Allocator Insights: Part I. Alan Snyder, Shinnecock Partners
About Alan Snyder
Alan C. Snyder is the Managing General Partner of Shinnecock Partners, a 28-year-old family office investment boutique.
Present – General Partner, Shinnecock Group; Chairman and Board Member, Western Los Angeles Boy Scout
Formerly – Founder, Snap Insurance LLC; Founder, Chairman, CEO, Answer Financial (largest non-carrier seller of auto/home insurance in U.S.); CEO, Aurora National Life Assurance; Executive-in-Charge, Executive Life; President/COO First Executive Life ($20bn in assets); E.V.P./Board Member, Dean Witter (predecessor to Morgan Stanley), launched Discover card as part of a three-member team; CEO Comspec (film production company); Baker Scholar, Harvard Business School; Wall St. Journal Award, Georgetown University; Boy Scout’s Americanism Award/Silver Beaver
Prologue by Ole Rollag
Investment management can be a funny business. When it comes to fund management, there are 1000’s of books that will open the door to buying stocks, bonds, managing portfolios, etc.
However, when it comes to buying third party funds, it is a different story. Third-party fund allocators have a very difficult time because the level of complexity is so high. Not only do you need to ask yourself if you want to be in an asset class, but then you also have to ask yourself who are the best managers in that asset class and will they actually do what they say they will.
My grandfather was a veterinarian. Until I was 18, I thought he was basically a second-order doctor (NOT 2nd rate!). What I meant was that although operating on animals was a very noble endeavor, he wasn’t a brain surgeon operating on humans.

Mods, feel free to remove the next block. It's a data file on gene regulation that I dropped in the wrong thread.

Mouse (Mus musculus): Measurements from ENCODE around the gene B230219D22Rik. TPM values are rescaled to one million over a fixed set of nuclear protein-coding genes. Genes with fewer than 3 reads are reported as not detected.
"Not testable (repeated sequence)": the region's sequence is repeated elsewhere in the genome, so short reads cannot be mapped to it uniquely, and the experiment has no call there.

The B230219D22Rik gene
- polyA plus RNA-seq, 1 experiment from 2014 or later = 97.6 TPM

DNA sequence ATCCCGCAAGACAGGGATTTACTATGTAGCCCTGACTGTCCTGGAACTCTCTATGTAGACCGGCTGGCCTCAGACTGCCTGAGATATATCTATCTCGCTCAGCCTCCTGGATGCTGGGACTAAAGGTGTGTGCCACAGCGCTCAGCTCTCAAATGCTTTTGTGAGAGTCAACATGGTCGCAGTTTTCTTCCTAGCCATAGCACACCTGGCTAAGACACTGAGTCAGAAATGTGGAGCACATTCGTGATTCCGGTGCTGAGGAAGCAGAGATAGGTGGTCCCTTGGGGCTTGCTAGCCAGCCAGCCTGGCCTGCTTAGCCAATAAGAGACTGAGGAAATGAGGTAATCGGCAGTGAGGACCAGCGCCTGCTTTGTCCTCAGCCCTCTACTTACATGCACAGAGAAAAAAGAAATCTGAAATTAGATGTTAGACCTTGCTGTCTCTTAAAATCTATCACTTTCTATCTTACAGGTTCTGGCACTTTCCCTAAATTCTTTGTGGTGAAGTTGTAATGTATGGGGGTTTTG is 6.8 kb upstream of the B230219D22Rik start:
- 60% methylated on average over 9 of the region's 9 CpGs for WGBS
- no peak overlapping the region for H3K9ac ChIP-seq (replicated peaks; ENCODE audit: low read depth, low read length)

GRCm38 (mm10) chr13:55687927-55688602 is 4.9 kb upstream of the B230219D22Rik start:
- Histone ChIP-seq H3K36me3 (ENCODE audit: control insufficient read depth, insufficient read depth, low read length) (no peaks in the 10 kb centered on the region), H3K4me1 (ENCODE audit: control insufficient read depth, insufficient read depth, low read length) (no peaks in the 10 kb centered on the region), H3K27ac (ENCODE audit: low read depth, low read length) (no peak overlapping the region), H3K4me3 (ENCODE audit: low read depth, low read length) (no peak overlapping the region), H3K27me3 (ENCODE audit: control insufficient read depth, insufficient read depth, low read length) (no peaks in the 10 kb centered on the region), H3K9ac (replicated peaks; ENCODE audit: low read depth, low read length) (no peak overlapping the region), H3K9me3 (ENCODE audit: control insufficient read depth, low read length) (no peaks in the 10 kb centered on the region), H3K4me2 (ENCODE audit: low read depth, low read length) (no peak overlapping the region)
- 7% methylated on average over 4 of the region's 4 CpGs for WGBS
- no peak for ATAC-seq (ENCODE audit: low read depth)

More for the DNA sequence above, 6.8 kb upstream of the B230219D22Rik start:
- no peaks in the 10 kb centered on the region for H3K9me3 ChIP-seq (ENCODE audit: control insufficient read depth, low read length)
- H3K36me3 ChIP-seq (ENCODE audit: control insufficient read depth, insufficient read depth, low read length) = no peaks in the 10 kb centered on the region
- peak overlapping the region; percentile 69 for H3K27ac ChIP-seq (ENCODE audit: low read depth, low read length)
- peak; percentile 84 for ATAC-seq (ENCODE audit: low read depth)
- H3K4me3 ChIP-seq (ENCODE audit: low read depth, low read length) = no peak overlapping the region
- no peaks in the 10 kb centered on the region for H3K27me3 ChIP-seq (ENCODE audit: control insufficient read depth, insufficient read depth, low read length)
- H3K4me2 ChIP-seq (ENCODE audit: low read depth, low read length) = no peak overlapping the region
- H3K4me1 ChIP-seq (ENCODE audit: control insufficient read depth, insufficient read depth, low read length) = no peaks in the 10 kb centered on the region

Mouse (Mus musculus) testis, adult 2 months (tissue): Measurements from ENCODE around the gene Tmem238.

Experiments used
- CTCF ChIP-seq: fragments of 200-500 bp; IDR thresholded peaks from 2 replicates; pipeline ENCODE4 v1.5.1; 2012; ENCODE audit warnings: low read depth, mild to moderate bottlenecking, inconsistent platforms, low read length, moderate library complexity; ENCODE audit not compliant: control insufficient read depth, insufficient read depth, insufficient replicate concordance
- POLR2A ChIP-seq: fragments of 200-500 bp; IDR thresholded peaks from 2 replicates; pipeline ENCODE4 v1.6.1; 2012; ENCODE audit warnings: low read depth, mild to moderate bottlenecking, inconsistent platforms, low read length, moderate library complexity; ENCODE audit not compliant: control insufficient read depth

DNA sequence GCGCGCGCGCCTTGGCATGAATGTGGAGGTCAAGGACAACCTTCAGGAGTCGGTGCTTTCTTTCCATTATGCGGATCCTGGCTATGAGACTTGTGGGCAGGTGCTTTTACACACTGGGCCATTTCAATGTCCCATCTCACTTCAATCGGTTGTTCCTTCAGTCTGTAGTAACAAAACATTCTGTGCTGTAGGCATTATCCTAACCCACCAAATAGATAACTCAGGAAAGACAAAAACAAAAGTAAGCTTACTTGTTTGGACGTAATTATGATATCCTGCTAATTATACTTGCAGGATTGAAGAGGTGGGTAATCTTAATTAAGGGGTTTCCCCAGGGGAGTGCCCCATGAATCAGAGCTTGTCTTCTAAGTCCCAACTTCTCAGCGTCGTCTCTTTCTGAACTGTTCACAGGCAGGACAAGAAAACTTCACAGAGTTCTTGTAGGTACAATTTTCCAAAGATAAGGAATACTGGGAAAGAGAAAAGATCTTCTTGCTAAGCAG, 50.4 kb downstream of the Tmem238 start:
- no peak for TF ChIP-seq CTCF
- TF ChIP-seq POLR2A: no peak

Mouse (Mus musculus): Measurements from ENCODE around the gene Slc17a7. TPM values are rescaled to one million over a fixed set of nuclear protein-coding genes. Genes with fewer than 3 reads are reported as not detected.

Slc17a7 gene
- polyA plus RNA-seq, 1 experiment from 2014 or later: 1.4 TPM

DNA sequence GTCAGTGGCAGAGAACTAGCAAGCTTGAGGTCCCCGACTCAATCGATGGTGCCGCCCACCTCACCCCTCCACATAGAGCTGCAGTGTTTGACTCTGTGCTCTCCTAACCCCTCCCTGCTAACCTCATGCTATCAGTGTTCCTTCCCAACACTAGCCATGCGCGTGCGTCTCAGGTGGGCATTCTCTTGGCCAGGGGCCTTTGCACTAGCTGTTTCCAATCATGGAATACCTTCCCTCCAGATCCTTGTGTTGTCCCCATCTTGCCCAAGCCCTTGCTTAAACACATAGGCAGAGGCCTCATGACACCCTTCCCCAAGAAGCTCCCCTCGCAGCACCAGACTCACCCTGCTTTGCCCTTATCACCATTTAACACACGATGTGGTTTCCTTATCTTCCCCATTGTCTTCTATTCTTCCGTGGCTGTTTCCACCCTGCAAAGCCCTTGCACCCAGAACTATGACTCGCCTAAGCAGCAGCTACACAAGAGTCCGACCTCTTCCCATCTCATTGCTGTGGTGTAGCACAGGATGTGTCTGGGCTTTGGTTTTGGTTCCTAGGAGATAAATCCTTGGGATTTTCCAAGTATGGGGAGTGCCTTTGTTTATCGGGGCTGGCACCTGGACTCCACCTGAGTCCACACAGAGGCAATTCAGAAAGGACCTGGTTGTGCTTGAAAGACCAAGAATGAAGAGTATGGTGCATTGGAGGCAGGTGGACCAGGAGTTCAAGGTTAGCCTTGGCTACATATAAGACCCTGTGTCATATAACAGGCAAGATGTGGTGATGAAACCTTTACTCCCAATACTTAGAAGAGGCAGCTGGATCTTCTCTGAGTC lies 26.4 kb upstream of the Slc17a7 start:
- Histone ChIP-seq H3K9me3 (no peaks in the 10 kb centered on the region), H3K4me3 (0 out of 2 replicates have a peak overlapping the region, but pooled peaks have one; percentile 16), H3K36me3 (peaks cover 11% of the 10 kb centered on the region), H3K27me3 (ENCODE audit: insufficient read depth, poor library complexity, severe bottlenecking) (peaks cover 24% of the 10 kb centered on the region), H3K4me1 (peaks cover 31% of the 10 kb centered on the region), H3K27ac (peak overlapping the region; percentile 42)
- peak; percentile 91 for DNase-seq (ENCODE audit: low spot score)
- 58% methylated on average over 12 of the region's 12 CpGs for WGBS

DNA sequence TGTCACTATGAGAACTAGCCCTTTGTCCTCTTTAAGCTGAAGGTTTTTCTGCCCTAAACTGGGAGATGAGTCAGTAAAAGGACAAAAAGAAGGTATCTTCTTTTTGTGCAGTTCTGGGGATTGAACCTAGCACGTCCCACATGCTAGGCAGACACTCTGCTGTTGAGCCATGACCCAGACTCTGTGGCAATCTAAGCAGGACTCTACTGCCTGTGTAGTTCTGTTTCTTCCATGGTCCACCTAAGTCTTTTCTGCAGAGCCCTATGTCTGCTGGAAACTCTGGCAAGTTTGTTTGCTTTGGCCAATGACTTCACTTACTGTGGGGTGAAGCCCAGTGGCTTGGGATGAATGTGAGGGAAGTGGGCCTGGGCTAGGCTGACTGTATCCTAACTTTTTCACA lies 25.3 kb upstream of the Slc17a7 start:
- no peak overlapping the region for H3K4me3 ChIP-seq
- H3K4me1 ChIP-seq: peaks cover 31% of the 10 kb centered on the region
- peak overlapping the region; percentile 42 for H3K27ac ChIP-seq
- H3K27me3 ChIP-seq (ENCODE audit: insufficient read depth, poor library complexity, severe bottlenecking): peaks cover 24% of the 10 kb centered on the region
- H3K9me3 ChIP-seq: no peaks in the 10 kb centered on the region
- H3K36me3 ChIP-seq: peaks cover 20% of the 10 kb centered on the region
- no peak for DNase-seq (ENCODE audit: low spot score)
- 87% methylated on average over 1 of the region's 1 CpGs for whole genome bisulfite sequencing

Then someone pointed out that veterinarians, in many ways, need to be more skilled than human doctors. Animals can’t tell you where they hurt. Not only that, you need to learn a huge variety of different anatomies and issues that animals have; from horses to hounds.
I think in many ways third-party fund allocators are in the same boat. It is easier to manage a portfolio of equities than it is to manage a group of different equity managers. It is often a very complex and under-appreciated job.
You cannot find 1000’s of books to guide you through the challenges of third-party fund management. In fact, I haven’t even found one! Nor is there an association of allocators. If anyone knows of something like this, please do share.
Most allocators have to learn the hard way. This is one of the reasons why we publish Allocator Insights; because if we publish enough information, eventually the industry could get a better sense of what is going on.
Like the veterinary practice, allocating is a dark art in many ways. Fund Managers don’t often know why they are special or how to convey this clearly. Allocators have to get past a lot of noise in order to understand the value a manager brings.
This brings us to Alan Snyder. Alan is a veteran in the industry and if you remember the name Drexel Burnham Lambert, you will appreciate his street cred. Alan now specializes in alternative lending and has written a number of blog posts explaining a myriad of ideas relating to this space. For the purpose of compliance, we are not recommending, endorsing, or anything else for Shinnecock.
We must also point out that Alan is one of a number of experts in this field. However, he is one of the only third-party allocators that has lifted the veil when it comes to allocating to third party managers. In doing so, we can start to appreciate the amount of work carried out when it comes to giving a ticket. Because of the multiple factors involved, it can be a mind boggling job.
Instead of doing our usual interview, we have decided to break away from the typical format in order to bring you two thought pieces:
- The real effort and work undertaken when it comes to due diligence in order to allocate to a manager.
- Why they divest.
We know that we are breaking away from our traditional 1000 word essay but, it seems unfair to do otherwise. We will publish three issues over three days, this one being the first. We hope you enjoy.
For the PDF version of this interview, click here